Archive for August, 2023

Film Log #11 – 8.2023

Tuesday, August 15th, 2023

Vulcan Video died during Covid and I haven’t been particularly motivated to stream new-to-me classics. Thankfully, The Paramount Summer Classic Film Series as well as Austin Film Society’s programming have motivated me to return to the theaters.

1967’s Cool Hand Luke

Adapted from the 1965 novel of the same name, and unless you read it (unlikely), the audience brings very little context into their screening. If you’re familiar with Paul Newman, you’re aware of the talent and aura he can bring to a picture. For most younger contemporary viewers, all one brings is whatever they know about 1960s media productions based on 1950s American culture.

The film opens with an inebriated Luke Jackson (Newman) in a small southern town; presumably after the bars have closed. Luke takes a No. 2 pipe cutter to 2” parking meter pipes and cuts the meters’ heads clean off. He rewards himself with a beer after each parking meter head clunks on the concrete. When the cops roll up and authority shows its face and potential force, Luke behaves as though they were nothing but ladybugs resting on his shoulders.

The first act introduces us to a very specific type of man. This man of certainty and stubbornness. Regardless of circumstance– be it war (WWII), late nights in small towns, or on a chain gang– this man only knows one way to act, with very little regard for authority.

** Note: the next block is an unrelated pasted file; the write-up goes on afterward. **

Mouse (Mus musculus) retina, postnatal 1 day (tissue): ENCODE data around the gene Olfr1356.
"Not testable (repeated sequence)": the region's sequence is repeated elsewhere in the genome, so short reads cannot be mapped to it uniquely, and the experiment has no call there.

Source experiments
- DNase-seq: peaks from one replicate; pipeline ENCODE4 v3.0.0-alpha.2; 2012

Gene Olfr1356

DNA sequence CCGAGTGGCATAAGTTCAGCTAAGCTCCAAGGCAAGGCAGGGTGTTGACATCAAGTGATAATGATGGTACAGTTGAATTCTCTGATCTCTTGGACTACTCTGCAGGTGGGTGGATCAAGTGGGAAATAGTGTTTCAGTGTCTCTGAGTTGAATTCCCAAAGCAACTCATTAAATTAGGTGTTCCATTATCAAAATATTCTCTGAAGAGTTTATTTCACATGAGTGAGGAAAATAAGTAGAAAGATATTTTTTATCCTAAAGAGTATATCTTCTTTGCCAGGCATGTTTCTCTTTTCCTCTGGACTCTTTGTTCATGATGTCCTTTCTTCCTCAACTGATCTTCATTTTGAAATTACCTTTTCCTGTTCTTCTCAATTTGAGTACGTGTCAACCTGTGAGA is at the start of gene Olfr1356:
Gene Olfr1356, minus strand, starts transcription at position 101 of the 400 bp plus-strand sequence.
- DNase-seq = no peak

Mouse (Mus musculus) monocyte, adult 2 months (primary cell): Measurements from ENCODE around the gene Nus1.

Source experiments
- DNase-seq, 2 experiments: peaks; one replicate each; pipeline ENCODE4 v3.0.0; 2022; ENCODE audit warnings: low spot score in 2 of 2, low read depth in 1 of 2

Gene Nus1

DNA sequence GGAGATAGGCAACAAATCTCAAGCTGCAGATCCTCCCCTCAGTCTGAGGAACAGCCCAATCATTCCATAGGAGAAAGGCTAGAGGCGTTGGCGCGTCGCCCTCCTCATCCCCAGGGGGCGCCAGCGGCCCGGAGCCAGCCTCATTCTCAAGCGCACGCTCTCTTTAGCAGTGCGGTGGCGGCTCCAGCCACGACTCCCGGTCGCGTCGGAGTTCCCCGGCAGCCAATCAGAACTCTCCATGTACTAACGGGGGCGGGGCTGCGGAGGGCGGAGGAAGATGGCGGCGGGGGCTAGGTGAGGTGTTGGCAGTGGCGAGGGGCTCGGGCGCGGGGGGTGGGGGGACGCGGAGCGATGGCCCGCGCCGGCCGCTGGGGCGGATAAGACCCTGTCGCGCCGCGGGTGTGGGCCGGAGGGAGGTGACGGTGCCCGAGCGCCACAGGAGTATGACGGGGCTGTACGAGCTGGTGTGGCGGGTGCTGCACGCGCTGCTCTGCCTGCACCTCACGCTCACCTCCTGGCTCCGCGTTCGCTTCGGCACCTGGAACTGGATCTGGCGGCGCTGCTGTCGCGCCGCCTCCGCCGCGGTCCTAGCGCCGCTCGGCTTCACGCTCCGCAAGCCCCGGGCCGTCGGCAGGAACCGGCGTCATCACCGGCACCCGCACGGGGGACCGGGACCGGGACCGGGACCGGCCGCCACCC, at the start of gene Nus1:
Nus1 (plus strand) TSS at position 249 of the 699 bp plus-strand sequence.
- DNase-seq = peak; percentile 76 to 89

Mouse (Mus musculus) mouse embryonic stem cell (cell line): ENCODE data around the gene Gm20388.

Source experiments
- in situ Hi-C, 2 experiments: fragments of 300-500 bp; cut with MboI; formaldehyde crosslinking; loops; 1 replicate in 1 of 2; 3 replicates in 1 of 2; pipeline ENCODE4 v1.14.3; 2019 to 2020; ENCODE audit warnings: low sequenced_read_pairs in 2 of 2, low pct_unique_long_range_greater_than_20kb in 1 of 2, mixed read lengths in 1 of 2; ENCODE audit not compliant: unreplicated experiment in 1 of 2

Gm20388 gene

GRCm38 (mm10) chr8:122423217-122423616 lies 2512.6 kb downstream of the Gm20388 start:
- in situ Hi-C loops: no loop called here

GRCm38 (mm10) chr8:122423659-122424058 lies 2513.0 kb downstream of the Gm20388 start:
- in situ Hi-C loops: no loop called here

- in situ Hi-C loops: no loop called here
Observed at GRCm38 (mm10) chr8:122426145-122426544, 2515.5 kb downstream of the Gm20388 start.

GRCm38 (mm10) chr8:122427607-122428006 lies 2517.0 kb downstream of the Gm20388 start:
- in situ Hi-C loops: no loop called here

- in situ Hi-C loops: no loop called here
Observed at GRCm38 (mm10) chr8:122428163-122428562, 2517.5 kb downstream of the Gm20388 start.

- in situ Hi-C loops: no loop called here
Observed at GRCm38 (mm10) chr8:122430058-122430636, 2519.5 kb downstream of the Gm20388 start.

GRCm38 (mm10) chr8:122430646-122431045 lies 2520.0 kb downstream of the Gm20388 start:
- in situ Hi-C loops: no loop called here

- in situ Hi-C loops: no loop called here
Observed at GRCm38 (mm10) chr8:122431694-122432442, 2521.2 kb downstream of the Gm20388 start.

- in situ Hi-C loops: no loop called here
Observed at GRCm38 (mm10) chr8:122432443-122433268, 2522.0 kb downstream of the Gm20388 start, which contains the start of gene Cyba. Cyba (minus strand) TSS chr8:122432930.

Maybe that’s not heroic, but we see so many characters (or people in our actual lives) mimic, ape, and contort themselves to make it through their days. It’s refreshing to see people/characters who are thoroughly authentic even when it absolutely doesn’t suit them and, in many cases, when it’s to their detriment.

Dragline (Top Dog inmate prior to Luke’s arrival): “You don’t listen much, do ya boy?”
Luke: “I hadn’t heard much worth listenin’ to. A lot of guys laying down a lot of rules and regulations.”

Throughout the first act, Luke wins over the men in the chain gang while also winning over the viewing audience. As the viewers and chain gang grow to support Luke, the authority figures’ concern about Luke’s motivational power and leadership grows.

Many, many similarities to One Flew Over the Cuckoo’s Nest, The Shawshank Redemption, and other films about conformist institutions and the rebels determined to break them come to mind. With so many of today’s discussions revolving around anti-heroes, it should be noted that Roger Ebert wrote, “I think he’s [Luke’s] more a willing martyr– a man so obsessed with the wrongness of the world that he invites death to prove to himself correct.”
That’s damned admirable.

The second act masterfully solidifies the bonds we have with Luke. There’s a particularly touching scene as his mother visits the chain gang’s quarters/prison camp. We see personal sides of Luke as he suffers heart-sinking sadness, excruciating indignities, and elating triumphs. It’s a film that puts its hooks in you and makes you feel, really feel for a character (provided you allow yourself to give a shit in the first place).